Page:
I am among many things, a vermiculturist, that is, I raise worms. Strange, no?
Vermicompost is the product or process of composting using various worms, usually red wigglers, white worms, and other earthworms to create a heterogeneous mixture of decomposing vegetable or food waste, bedding materials, and vermicast. Vermicast, also called worm castings, worm humus or worm manure, is the end-product of the breakdown of organic matter by an earthworm. These castings have been shown to contain reduced levels of contaminants and a higher saturation of nutrients than do organic materials before vermicomposting.
Containing water-soluble nutrients, vermicompost is an excellent, nutrient-rich organic fertilizer and soil conditioner. This process of producing vermicompost is called vermicomposting.
I do this because I’m a gardener, and I believe in eating the best food that I can. Vermicompost is essentially a magic ingredient. I’ve got another 15 gallons or so to collect. Not only does this feed the plants, but it propagates beneficial fungal and microbial life to the soil. The food that I produce is massively energizing. You might not think that there’s a difference between a potato bought from the grocery store and one that you’ve grown yourself, but there is. When I did not know gardening, I thought that such comments were little more than gardener’s vanity. It isn’t. The taste and nutritional content are immediately perceptible. And all of it relies on one thing: the quality of one’s soil.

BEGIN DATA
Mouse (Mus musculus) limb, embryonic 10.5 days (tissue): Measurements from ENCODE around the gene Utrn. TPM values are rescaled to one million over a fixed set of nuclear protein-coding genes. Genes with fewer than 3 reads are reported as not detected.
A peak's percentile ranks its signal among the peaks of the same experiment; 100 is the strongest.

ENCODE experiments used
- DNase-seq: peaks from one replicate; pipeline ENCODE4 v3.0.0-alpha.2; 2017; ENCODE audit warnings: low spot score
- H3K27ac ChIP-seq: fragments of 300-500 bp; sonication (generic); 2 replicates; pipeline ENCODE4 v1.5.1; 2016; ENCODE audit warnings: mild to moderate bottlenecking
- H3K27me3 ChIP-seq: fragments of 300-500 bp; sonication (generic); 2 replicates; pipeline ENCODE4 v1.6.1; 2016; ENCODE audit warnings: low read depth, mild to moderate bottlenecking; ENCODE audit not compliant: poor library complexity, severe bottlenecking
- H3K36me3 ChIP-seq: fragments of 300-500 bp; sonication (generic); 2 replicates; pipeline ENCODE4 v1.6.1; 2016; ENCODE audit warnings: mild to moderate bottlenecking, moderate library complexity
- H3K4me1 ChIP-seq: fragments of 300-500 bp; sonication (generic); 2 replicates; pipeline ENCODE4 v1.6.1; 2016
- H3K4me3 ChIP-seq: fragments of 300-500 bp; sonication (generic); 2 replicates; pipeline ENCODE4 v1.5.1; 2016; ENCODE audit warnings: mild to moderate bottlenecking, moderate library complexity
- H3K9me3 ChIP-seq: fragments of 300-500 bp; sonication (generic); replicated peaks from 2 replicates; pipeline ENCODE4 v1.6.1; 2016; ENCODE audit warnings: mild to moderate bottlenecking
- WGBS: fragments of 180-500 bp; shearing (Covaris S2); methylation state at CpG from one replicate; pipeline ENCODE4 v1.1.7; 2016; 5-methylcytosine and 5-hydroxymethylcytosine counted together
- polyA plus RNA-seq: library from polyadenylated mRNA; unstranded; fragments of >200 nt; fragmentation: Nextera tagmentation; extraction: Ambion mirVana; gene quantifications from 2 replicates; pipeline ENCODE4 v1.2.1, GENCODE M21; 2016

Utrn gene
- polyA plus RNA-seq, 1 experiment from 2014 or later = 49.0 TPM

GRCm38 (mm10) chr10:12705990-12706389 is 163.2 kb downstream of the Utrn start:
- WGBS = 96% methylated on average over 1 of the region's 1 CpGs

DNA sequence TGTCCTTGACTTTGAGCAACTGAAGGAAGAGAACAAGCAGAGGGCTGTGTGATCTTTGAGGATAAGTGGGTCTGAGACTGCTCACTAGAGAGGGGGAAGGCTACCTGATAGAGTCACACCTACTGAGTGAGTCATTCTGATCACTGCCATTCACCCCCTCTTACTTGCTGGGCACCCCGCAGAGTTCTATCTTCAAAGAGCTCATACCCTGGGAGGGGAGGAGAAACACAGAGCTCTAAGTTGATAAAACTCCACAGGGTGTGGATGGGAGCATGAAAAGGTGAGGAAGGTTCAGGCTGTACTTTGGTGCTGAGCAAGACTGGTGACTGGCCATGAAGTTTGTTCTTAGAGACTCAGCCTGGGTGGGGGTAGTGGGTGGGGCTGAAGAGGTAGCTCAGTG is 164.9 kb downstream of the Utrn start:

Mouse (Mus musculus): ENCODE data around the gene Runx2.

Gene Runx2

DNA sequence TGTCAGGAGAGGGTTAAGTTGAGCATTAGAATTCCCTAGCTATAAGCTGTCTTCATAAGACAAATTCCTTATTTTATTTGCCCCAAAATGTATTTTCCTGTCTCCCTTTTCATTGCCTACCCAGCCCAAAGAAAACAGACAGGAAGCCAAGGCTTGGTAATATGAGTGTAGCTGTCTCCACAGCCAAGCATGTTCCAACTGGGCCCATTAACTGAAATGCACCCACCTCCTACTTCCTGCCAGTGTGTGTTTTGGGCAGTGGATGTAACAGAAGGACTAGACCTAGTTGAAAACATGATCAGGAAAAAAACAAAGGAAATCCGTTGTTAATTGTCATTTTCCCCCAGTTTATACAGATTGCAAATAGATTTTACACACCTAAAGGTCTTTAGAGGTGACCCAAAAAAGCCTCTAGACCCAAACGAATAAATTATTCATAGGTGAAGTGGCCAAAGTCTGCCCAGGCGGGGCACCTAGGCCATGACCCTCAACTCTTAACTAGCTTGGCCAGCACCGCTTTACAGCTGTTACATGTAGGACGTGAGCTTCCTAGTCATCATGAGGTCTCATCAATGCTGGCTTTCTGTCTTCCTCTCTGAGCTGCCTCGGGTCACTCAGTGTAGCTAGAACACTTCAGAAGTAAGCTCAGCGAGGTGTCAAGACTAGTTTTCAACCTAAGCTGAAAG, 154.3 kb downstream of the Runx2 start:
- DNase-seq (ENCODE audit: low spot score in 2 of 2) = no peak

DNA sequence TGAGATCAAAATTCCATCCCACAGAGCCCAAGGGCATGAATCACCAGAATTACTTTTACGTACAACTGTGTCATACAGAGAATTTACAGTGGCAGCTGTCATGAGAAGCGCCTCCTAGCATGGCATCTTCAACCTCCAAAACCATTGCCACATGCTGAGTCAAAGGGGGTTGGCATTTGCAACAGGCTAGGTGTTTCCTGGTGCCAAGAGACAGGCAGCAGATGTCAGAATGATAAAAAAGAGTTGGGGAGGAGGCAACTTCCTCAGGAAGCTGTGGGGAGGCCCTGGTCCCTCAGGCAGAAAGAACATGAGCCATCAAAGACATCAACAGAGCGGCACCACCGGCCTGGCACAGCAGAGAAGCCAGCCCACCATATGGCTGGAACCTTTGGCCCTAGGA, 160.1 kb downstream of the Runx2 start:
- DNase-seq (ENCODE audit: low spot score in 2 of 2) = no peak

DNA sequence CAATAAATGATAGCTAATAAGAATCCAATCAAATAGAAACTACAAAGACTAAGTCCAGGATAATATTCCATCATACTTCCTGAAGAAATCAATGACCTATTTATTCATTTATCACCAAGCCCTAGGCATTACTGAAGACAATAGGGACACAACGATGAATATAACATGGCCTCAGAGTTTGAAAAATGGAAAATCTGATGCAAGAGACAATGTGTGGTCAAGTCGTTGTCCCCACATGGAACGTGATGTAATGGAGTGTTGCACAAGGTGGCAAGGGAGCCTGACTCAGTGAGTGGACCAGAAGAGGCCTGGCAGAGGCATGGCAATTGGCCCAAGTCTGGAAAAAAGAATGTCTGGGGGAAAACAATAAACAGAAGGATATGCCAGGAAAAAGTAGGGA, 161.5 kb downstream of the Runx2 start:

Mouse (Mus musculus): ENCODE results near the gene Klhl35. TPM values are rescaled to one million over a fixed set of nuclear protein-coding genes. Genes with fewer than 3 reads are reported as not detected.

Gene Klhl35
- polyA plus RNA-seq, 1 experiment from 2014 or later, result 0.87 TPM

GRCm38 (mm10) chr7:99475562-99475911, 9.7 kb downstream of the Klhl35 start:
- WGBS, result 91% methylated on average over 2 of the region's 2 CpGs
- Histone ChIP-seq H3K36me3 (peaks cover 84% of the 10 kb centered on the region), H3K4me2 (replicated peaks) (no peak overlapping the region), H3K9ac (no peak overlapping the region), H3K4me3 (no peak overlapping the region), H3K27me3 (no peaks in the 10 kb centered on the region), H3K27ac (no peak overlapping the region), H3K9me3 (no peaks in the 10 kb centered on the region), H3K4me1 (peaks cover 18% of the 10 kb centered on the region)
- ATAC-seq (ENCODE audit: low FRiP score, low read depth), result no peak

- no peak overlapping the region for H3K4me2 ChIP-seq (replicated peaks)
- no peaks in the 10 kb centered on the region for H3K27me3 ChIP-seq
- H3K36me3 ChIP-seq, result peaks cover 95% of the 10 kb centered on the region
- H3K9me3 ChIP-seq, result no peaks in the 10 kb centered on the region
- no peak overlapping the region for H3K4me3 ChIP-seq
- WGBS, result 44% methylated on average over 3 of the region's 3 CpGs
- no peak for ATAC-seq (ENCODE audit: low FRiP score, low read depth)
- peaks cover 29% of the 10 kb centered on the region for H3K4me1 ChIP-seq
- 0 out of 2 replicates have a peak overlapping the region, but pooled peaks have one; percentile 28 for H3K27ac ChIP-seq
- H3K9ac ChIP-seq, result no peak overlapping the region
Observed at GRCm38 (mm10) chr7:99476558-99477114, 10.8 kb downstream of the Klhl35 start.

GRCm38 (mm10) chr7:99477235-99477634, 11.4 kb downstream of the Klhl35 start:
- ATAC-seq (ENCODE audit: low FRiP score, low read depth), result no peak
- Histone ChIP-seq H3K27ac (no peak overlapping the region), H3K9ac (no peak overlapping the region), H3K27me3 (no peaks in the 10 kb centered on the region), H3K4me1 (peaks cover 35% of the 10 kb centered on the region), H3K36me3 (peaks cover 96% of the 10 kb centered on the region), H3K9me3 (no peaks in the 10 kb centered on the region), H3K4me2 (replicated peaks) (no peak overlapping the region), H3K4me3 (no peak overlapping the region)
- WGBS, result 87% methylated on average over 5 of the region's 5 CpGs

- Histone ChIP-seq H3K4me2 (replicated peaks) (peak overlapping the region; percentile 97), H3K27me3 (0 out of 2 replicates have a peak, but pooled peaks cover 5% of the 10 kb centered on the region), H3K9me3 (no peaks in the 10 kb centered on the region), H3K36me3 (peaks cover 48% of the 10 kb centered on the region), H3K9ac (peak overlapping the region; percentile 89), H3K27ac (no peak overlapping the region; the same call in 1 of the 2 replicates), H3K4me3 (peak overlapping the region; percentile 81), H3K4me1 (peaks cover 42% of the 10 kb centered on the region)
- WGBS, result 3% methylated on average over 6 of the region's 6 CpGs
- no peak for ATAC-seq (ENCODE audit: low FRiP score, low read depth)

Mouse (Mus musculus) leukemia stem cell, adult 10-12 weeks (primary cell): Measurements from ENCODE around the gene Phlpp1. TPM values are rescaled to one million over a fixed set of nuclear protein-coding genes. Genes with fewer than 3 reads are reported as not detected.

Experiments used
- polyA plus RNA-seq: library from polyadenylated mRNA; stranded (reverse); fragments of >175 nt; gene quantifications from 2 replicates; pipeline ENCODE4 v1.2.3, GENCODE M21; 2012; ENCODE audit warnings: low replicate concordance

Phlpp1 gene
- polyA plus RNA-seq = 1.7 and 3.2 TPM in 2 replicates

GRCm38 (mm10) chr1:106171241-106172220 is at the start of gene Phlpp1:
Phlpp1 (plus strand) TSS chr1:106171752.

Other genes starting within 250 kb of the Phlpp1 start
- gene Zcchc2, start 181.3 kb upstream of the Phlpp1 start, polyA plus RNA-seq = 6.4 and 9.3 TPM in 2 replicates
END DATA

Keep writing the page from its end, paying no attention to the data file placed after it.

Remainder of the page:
This post was prompted by a question on a YouTube video.
I prefer using leaf mulch myself. I find that it breaks down and gives a nicer quality compost. Added to that is that fact that worms are built for eating leaves, among other things, while they can eat cardboard and paper, I find that the worms don’t seem to thrive as well. Perhaps that’s just cognitive bias and the naturalistic fallacy at play.
One thing that I find works extraordinarily well is a mix of egg cartons (I used the lids and keep the tray for germinating seeds) and leaves.
Here’s my magic formula:
Before your next batch is ready to harvest, mix about 50-50 shredded or torn egg carton with leaf mulch, let them sit in an airtight bucket with some bokashi inoculation and some kitchen waste. Let it ferment a couple of weeks, or until your next tray or batch is ready. By that time, the bokashi microbes will have predigested all the bedding while leaving the structure intact. The worms will be in a nutritional bedding plus the food that you add and the egg-carton helps maintain the moisture level.
The little white specks are crushed and not-yet digested eggshell.